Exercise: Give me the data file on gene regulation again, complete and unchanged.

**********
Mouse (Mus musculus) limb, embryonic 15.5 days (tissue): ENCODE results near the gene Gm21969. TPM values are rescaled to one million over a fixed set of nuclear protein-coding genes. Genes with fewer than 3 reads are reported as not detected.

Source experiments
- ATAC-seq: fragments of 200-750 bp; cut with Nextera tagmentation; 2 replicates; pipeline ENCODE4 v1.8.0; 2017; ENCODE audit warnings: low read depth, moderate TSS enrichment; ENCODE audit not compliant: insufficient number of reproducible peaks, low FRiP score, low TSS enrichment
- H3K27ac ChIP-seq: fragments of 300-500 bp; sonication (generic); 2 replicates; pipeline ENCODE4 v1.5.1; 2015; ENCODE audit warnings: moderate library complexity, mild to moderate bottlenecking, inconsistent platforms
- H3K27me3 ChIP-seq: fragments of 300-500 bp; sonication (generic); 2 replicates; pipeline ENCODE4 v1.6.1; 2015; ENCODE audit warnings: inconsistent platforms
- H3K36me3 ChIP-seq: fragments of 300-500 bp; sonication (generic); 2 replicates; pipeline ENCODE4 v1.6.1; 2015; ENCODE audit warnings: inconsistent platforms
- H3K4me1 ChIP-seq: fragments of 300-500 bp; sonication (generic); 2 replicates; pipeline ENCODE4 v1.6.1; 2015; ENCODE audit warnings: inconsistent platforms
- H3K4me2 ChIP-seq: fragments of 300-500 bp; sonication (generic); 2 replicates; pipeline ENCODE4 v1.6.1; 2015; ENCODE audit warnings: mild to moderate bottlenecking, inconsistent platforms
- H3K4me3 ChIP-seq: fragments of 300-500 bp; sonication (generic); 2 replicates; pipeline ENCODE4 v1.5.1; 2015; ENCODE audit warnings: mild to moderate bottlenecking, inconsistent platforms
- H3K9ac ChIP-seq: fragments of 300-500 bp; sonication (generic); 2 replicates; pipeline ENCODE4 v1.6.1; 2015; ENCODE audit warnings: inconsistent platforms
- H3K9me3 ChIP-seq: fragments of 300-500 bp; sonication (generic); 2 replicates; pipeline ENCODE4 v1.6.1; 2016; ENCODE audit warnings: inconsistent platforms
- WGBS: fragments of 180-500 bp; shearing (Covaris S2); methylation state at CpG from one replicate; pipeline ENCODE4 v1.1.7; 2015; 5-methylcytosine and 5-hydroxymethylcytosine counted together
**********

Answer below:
Mouse (Mus musculus) limb, embryonic 15.5 days (tissue): ENCODE results near the gene Gm21969. TPM values are rescaled to one million over a fixed set of nuclear protein-coding genes. Genes with fewer than 3 reads are reported as not detected.

Source experiments
- ATAC-seq: fragments of 200-750 bp; cut with Nextera tagmentation; 2 replicates; pipeline ENCODE4 v1.8.0; 2017; ENCODE audit warnings: low read depth, moderate TSS enrichment; ENCODE audit not compliant: insufficient number of reproducible peaks, low FRiP score, low TSS enrichment
- H3K27ac ChIP-seq: fragments of 300-500 bp; sonication (generic); 2 replicates; pipeline ENCODE4 v1.5.1; 2015; ENCODE audit warnings: moderate library complexity, mild to moderate bottlenecking, inconsistent platforms
- H3K27me3 ChIP-seq: fragments of 300-500 bp; sonication (generic); 2 replicates; pipeline ENCODE4 v1.6.1; 2015; ENCODE audit warnings: inconsistent platforms
- H3K36me3 ChIP-seq: fragments of 300-500 bp; sonication (generic); 2 replicates; pipeline ENCODE4 v1.6.1; 2015; ENCODE audit warnings: inconsistent platforms
- H3K4me1 ChIP-seq: fragments of 300-500 bp; sonication (generic); 2 replicates; pipeline ENCODE4 v1.6.1; 2015; ENCODE audit warnings: inconsistent platforms
- H3K4me2 ChIP-seq: fragments of 300-500 bp; sonication (generic); 2 replicates; pipeline ENCODE4 v1.6.1; 2015; ENCODE audit warnings: mild to moderate bottlenecking, inconsistent platforms
- H3K4me3 ChIP-seq: fragments of 300-500 bp; sonication (generic); 2 replicates; pipeline ENCODE4 v1.5.1; 2015; ENCODE audit warnings: mild to moderate bottlenecking, inconsistent platforms
- H3K9ac ChIP-seq: fragments of 300-500 bp; sonication (generic); 2 replicates; pipeline ENCODE4 v1.6.1; 2015; ENCODE audit warnings: inconsistent platforms
- H3K9me3 ChIP-seq: fragments of 300-500 bp; sonication (generic); 2 replicates; pipeline ENCODE4 v1.6.1; 2016; ENCODE audit warnings: inconsistent platforms
- WGBS: fragments of 180-500 bp; shearing (Covaris S2); methylation state at CpG from one replicate; pipeline ENCODE4 v1.1.7; 2015; 5-methylcytosine and 5-hydroxymethylcytosine counted together